Journal of Clinical and Aesthetic Dermatology

OCT 2017

An evidence-based, peer-reviewed journal for practicing clinicians in the field of dermatology

Issue link:

Contents of this Issue


Page 14 of 55

15 JCAD joURnAL oF CLiniCAL And AesTHeTiC deRMAToLogy October 2017 • Volume 10 • Number 10 O R I G I N a L R E S E a R C H superior healing. Finally, the unique, natural preservative system likely contributed to the excellent safety and tolerability profile. The positive results of this study give rise to consideration of the applicability of topical CLa in other disorders of impaired cutaneous barrier function and increased cutaneous inVammation. Pilot studies suggest a potential positive impact of CLa on atopic dermatitis and rosacea. 13,14 Since the present study has shown that this compound is safe on laser-damaged skin, which had all barrier function stripped and intense inVammatory conditions iatrogenically applied, other dermatitides, such as atopic dermatitis and radiation dermatitis, might also benefit from the healing and anti-inVammatory capabilities of topical CLa. Limitations. The limitations of this study include the relatively small sample size, as well as the slight variations in laser treatment settings. Given that this was a clinical aesthetic study, the unique features of each individual subject were taken into account when selecting the most appropriate treatment settings. The treating and evaluating investigators were blinded to the post-procedure regimen throughout the duration of the study. ReFeRenCes 1. Fitzpatrick RE, Williams b, and Goldman MP, Preoperative anesthesia and postoperative considerations in laser resurfacing. Semin Cutan Med Surg. 1996;15(3): 170–176. 2. Ratner D, Tse Y, Marchell N, et al. Cutaneous laser resurfacing. J Am Acad Dermatol. 1999;41(3 Pt 1):365–389; quiz 390–392. 3. Fitzpatrick RE, Goldman MP, Satur NM, Tope WD. Pulsed carbon dioxide laser resurfacing of photo-aged facial skin. Arch Dermatol. 1996;132(4):395-402. 4. Manuskiatti W, Fitzpatrick RE, Goldman MP. Long-term eSectiveness and side eSects of carbon dioxide laser resurfacing for photoaged facial skin. J Am Acad Dermatol. 1999;40(3):401–411. 5. Qian LW, Fourcaudot ab, Yamane K, et al. Exacerbated and prolonged inVammation impairs wound healing and increases scarring. Wound Repair Regen. 2016;24(1):26–34. 6. Weiss Ra, Goldman MP. Interpenetrating polymer network wound dressing versus FigURes 2A–d. blinded investigator evaluation of healing post-ablative laser resurfacing of the face; no significant differences detected between the two groups in a) erythema, b) edema, C) crusting, and D) exudation, as evaluated by a blinded investigator; all data represented as mean ± standard deviation A C d b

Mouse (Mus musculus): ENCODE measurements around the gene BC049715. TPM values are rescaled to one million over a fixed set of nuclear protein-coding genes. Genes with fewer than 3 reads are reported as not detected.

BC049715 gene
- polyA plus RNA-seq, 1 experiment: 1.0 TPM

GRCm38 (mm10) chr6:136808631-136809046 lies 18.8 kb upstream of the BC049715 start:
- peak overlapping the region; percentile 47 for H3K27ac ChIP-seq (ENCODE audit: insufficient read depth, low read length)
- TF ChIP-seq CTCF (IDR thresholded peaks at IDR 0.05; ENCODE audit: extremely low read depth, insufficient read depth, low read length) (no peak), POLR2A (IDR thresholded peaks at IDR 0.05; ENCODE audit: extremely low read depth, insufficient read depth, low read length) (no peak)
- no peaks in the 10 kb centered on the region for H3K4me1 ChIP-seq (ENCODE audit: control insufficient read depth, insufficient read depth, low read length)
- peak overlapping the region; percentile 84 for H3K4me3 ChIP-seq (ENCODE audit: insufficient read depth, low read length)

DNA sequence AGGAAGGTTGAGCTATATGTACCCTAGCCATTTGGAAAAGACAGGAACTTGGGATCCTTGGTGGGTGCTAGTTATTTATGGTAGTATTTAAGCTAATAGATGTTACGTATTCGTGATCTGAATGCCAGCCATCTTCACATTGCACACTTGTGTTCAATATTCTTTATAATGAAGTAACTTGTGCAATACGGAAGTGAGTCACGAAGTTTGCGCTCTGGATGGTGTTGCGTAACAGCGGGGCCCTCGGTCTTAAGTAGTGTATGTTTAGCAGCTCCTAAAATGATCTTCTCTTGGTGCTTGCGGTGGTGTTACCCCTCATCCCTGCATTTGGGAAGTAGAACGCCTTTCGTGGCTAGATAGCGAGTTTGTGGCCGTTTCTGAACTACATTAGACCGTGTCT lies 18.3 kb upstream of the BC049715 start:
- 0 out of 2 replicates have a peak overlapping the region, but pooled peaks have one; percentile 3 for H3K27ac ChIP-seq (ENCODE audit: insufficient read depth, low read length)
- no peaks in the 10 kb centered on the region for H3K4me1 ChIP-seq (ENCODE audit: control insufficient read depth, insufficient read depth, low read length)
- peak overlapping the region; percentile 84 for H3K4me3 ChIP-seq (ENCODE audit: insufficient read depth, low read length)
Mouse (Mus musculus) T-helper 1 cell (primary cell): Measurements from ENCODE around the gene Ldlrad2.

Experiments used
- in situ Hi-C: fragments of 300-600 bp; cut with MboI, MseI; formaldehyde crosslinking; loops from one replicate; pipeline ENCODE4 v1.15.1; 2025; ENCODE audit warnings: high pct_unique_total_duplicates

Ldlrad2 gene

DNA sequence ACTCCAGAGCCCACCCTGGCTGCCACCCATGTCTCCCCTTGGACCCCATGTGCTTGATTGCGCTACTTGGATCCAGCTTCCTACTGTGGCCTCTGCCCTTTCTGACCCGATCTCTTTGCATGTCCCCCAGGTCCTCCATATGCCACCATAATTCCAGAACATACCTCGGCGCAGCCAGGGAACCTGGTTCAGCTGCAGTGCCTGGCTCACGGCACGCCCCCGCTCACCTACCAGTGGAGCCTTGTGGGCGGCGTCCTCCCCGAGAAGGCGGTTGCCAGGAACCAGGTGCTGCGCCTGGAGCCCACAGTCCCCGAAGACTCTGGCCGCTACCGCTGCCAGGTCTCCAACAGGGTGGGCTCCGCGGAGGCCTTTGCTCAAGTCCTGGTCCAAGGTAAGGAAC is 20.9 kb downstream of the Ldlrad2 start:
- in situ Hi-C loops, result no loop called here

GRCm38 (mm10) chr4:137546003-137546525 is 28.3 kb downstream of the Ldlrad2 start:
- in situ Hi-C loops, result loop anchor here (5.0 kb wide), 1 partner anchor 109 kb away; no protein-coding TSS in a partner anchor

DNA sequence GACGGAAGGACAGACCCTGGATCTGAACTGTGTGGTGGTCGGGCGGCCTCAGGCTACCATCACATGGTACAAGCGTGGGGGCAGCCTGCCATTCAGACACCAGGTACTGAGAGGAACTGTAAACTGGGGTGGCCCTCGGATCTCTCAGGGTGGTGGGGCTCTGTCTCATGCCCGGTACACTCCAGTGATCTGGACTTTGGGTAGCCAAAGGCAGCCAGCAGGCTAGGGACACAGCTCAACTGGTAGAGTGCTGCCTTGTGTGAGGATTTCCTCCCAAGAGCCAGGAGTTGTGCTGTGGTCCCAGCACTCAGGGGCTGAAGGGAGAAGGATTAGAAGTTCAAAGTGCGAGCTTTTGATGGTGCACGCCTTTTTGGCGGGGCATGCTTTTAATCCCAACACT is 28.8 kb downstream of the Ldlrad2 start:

Articles in this issue

Archives of this issue

view archives of Journal of Clinical and Aesthetic Dermatology - OCT 2017